I know that we must work still harder before all our people can live a better life. That explains why development remains China's top priority. To any one charged with the governance of China, their primary mission is to focus all the resources on improving people's living standard and gradually achieve common prosperity. To this end, we have proposed the two centenary goals, i.e. to double the 2010 GDP and per capita income of the Chinese and complete the building of a moderately prosperous society by 2020 and to build a prosperous, strong, democratic, culturally advanced and harmonious modern socialist country and realize the great renewal of the Chinese nation by the middle of the century. Whatever we do now is aimed at fulfilling these goals. To succeed in completing the building of a moderately prosperous society in all respects, we must comprehensively deepen reform, advance law-based governance, and apply strict party discipline. That is what our proposed four-pronged strategy is all about.

Since you are all interested in such issues as the direction of China's development and China's policy orientation, let me take this opportunity to share with you some of my thoughts in this regard.

-- China's economy will stay on a steady course with fairly fast growth. The Chinese economy is still operating within a proper range. It grew by 7 percent in the first half of the year, and this growth rate remains one of the highest in the world. This has not come by easily given the complex and volatile situation in the world economy. At present, all economies are facing difficulties, and our economy is also under downward pressure. But this is only a problem in the course of progress. We will take coordinated steps to achieve stable growth, deepen reform, adjust structure, improve livelihood and prevent risks, while strengthening and innovating macro regulation to keep the growth at a medium-high speed. Currently, China is continuing to move forward its new type of industrialization, digitalization, urbanization and agricultural modernization. China has a high savings rate, a huge consumption potential, a hard-working population and a rising proportion of middle-income people. This creates an enormous space for the services sector and offers a big market with great potential. China will focus more on improving the quality and efficiency of economic growth and accelerating the shift of growth model and adjustment in economic structure. We will lay greater emphasis on innovation and consumption-driven growth. In this way, we will solve the problem of unbalanced, uncoordinated and unsustainable development and enable the Chinese economy to successfully transform itself and maintain strong momentum of growth.

Recent abnormal ups and downs in China's stock market has caused wide concern. Stock prices fluctuate in accordance with their inherent laws. And it is the duty of the government to ensure an open, fair and just market order and prevent massive panic from happening. This time, the Chinese government took steps to stabilize the market and contain panic in the stock market and thus avoided a systemic risk. Mature markets of various countries have tried similar approaches. Now, China's stock market has reached the phase of self-recovery and self-adjustment. On 11 August, China moved to improve its RMB central parity quotation mechanism, giving the market a greater role in determining the exchange rate. Our efforts have achieved initial success in correcting the exchange rate deviation. Given the economic and financial situation at home and abroad, there is no basis for continuous depreciation of the RMB. We will stick to the purpose of our reform to have the exchange rate decided by market supply and demand and allow the RMB to float both ways. We are against competitive depreciation or a currency war. We will not lower the RMB exchange rate to stimulate export. To develop the capital market and improve the market-based pricing mechanism of the RMB exchange rate is the direction of our reform. This will not be changed by the recent fluctuation in the stock market or the foreign exchange market.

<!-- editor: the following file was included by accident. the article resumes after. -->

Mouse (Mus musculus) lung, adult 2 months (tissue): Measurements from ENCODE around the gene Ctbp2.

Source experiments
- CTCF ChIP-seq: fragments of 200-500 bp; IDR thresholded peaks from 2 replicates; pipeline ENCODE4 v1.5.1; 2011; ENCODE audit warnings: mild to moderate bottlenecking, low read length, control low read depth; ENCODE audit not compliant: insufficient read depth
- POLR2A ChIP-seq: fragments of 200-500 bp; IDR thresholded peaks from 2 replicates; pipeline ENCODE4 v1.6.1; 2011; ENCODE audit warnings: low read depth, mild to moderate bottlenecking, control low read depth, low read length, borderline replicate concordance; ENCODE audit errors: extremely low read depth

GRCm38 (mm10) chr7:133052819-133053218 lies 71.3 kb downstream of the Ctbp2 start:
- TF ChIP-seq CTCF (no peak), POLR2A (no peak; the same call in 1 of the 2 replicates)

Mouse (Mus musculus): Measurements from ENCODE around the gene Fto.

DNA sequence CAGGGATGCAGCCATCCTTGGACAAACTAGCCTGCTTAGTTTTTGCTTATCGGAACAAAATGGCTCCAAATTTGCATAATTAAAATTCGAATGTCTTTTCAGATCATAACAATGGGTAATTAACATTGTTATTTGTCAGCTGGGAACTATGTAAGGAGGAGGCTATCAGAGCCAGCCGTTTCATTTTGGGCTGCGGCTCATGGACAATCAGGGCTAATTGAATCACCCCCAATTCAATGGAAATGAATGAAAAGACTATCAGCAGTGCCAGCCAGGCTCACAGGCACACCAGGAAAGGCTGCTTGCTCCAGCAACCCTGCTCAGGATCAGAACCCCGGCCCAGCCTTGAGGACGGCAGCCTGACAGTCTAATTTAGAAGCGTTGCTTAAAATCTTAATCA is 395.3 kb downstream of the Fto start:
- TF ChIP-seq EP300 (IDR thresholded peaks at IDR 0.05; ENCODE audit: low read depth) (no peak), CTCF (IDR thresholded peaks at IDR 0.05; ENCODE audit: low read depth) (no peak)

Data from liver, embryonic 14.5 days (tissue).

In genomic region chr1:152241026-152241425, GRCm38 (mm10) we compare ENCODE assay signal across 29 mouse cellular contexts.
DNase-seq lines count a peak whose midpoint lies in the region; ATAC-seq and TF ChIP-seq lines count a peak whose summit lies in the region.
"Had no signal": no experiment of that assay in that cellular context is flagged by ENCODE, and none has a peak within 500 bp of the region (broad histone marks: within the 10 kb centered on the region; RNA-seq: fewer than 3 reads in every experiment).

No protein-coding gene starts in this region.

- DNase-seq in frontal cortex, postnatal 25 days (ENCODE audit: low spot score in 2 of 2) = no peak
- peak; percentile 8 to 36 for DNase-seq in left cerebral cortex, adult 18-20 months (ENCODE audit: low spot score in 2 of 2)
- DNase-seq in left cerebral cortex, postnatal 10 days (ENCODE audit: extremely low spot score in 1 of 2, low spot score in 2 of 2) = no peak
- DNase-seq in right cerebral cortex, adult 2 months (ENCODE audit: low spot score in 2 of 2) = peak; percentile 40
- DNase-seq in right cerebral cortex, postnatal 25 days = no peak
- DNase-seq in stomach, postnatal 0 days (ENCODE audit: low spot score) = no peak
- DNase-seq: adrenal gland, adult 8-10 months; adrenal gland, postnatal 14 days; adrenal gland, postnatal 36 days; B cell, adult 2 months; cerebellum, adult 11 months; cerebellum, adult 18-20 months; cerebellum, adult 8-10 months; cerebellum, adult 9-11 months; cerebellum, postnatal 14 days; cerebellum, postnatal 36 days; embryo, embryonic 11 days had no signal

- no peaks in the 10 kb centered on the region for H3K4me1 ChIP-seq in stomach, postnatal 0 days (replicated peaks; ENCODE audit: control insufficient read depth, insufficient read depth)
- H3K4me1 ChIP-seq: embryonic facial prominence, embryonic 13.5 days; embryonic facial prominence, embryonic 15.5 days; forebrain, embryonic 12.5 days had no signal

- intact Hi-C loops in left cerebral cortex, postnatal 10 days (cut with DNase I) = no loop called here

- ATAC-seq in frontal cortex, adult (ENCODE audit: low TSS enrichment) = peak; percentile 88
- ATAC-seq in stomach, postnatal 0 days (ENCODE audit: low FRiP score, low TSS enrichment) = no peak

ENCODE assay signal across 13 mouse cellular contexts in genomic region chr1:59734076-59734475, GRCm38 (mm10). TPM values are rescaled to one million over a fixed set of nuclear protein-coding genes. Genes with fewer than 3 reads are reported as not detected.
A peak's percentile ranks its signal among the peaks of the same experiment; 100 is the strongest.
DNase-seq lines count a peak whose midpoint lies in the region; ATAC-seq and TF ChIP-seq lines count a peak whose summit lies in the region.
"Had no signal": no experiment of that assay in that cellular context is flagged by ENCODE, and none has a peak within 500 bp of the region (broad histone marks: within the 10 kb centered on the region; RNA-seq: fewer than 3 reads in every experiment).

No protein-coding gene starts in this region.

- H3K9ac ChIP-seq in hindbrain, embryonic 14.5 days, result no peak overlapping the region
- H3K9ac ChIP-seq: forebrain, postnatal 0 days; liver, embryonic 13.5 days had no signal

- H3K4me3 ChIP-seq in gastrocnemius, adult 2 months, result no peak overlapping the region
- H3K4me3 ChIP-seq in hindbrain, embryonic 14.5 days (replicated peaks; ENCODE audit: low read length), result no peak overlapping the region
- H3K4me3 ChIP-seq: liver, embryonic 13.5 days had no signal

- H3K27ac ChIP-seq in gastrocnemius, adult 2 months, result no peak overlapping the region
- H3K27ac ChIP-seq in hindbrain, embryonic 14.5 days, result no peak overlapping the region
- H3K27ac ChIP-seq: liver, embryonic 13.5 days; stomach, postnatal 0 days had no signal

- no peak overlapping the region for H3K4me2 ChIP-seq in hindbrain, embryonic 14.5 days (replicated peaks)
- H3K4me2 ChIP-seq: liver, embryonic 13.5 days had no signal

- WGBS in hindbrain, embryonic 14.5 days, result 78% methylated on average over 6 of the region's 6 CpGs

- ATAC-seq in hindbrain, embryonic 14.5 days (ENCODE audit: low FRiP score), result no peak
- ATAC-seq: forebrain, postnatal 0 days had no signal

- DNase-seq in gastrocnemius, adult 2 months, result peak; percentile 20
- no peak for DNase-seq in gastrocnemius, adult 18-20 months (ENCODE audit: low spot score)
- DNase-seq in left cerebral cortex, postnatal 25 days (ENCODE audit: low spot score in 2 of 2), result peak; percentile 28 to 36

-- The key to China's development lies in reform. Our reform is aimed at modernizing the country's governance system and governance capabilities, so that the market can play a decisive role in the allocation of resources, the government can play a better role and there is faster progress in building the socialist market economy, democracy, advanced culture, harmonious society and sound environment. At the third Plenary Session of the 18th Party Central Committee in 2013, we decided on an overarching plan for deepening reform featuring over 330 measures. In 2014, 80 major reform items were by and large completed. In the first half of this year, we rolled out over 70 key reform programs, with their effects gradually becoming evident. When it comes to the toughest reforms, only those with courage will carry the day. We have the resolve and the guts to press ahead and take reform forward. We will stick to the direction of market economy reform and continue to introduce bold and result-oriented reform measures concerning the market, taxation, finance, investment and financing, pricing, opening-up and people's livelihood.